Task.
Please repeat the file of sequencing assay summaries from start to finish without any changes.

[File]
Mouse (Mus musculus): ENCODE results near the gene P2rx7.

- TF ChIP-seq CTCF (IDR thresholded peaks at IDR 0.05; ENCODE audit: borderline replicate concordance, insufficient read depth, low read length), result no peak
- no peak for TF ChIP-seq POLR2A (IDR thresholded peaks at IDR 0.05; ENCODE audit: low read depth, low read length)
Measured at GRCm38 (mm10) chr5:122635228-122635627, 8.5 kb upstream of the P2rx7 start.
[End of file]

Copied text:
Mouse (Mus musculus): ENCODE results near the gene P2rx7.

- TF ChIP-seq CTCF (IDR thresholded peaks at IDR 0.05; ENCODE audit: borderline replicate concordance, insufficient read depth, low read length), result no peak
- no peak for TF ChIP-seq POLR2A (IDR thresholded peaks at IDR 0.05; ENCODE audit: low read depth, low read length)
Measured at GRCm38 (mm10) chr5:122635228-122635627, 8.5 kb upstream of the P2rx7 start.